- Latest news and document releases
- News archive
- Document releases archive
- Free enewsletter
Triennial Review of the Advisory Council on National Records and Archives
26 July 2013
The periodic review of Non-Departmental Public Bodies (NDPBs) is one of the ways the government ensures that it maintains a lean, but effective public sector.
A Triennial Review is a Cabinet Office mandated process for reviewing the functions of NDPBs, the appropriateness of the body's delivery mechanism and its governance arrangements. It must consider abolition, a move of the functions out of central government, bringing the functions in-house, merging with another body, delivery by a new Executive Agency and continued delivery by a NDPB.
The Lord Chancellor's Advisory Council on National Records and Archives is a small body which meets four times a year. Members are paid travelling expenses (a total of around £5k per annum) but no other paid remuneration. Secretariat support, provided by The National Archives staff and equivalent to 0.5 of a full time post, costs around £15K per annum.
The review of the Council is being conducted by The National Archives in two stages, in accordance with Cabinet Office guidance.
- Stage 1 will look at core functions of the Council, assess the need for these functions to continue and the structural options for continued delivery of these functions and, if the conclusion of Stage 1 is that the Council should continue as a NDPB,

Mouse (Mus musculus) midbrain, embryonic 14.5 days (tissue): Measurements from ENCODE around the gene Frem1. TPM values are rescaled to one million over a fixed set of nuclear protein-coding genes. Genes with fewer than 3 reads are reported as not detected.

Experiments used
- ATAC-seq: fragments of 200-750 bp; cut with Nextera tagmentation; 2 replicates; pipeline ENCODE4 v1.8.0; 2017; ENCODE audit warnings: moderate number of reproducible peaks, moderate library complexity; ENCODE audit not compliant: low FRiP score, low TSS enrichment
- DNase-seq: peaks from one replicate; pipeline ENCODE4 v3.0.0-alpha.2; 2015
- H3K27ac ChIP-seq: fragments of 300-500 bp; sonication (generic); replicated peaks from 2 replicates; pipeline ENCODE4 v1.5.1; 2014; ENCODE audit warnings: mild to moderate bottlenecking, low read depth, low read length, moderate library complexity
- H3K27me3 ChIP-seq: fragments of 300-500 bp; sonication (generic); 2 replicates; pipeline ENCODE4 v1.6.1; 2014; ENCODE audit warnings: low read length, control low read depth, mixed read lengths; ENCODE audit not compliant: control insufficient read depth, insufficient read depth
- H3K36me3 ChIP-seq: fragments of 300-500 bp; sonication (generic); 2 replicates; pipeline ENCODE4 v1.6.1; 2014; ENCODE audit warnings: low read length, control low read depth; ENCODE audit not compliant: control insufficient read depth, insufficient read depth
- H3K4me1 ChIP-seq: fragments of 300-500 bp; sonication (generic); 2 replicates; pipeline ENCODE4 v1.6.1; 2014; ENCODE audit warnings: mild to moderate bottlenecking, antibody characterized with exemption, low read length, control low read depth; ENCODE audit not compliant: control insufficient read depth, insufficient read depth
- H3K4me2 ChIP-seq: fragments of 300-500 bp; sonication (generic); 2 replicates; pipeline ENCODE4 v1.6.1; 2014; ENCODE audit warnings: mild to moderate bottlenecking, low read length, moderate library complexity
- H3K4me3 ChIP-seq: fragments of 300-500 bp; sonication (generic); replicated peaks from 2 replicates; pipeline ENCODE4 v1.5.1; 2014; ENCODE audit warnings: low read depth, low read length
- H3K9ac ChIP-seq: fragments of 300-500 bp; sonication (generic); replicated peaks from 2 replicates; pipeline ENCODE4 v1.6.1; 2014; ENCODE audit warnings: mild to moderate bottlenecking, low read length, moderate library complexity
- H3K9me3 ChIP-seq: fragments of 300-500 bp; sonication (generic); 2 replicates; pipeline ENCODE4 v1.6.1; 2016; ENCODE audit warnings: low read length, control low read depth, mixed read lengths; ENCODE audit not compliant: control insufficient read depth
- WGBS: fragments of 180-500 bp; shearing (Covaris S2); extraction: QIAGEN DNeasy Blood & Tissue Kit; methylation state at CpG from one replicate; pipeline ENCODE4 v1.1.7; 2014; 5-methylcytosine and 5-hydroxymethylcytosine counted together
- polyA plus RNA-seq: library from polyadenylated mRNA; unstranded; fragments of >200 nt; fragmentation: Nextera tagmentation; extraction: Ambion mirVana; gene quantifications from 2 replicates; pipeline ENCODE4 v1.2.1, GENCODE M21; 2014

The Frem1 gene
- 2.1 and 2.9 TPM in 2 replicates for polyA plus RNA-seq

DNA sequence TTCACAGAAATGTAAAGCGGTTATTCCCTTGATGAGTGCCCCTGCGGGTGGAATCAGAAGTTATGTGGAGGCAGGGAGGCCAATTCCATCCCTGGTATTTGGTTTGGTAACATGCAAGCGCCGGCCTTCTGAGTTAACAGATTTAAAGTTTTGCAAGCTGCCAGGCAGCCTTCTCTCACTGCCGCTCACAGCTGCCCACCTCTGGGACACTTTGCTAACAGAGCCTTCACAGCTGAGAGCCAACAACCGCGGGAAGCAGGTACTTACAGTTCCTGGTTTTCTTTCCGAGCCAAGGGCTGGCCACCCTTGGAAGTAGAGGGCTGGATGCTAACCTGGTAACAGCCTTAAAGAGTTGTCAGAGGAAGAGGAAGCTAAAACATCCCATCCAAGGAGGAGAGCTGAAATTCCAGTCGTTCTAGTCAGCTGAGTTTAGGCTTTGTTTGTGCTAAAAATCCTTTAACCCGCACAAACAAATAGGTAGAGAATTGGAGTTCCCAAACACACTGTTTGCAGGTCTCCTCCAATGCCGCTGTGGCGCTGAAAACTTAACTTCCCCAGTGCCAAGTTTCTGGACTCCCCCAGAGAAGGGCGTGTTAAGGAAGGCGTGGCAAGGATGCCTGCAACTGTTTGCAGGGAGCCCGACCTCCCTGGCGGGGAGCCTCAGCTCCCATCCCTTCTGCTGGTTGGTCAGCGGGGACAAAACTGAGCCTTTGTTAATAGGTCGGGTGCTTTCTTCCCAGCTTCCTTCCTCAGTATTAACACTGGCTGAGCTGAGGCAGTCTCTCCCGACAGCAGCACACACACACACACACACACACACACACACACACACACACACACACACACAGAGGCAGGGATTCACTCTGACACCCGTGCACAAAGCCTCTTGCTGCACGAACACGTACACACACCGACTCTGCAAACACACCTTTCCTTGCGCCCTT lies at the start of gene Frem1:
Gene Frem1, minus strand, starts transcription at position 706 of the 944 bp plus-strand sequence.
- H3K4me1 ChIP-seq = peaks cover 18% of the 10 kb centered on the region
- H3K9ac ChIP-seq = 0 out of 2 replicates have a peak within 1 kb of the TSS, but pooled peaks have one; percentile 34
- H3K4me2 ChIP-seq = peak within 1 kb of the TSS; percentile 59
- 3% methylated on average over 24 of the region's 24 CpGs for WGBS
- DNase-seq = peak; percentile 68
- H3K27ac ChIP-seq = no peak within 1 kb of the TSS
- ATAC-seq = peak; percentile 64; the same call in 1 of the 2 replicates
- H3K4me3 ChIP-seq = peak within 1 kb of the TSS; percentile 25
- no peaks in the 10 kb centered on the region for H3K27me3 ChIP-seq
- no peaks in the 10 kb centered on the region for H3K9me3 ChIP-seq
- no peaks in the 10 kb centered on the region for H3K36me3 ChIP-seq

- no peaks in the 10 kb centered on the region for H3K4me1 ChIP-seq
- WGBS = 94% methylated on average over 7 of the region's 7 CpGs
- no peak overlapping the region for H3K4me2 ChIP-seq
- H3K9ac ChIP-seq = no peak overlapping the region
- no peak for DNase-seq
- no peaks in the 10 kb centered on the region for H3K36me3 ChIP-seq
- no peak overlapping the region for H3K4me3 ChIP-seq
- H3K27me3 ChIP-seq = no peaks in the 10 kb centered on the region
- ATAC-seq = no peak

- Stage 2 will examine the control and governance arrangements in place to ensure that the Council is operating in line with government policy including good corporate governance, openness, transparency and accountability.
Please note that Stage 1 of the review will not consider whether the remit of the Council should be extended or changed.
The Review Team is seeking views of stakeholders as part of Stage 1. If you have any comments, please send these by email to firstname.lastname@example.org by midday on Tuesday 6 August 2013.
Any comments may be quoted in the Stage 1 report, but will only be attributed to you if you have indicated that we may do so. Wherever possible we would appreciate you giving examples to evidence your responses.
Sharing will require cookies. Show details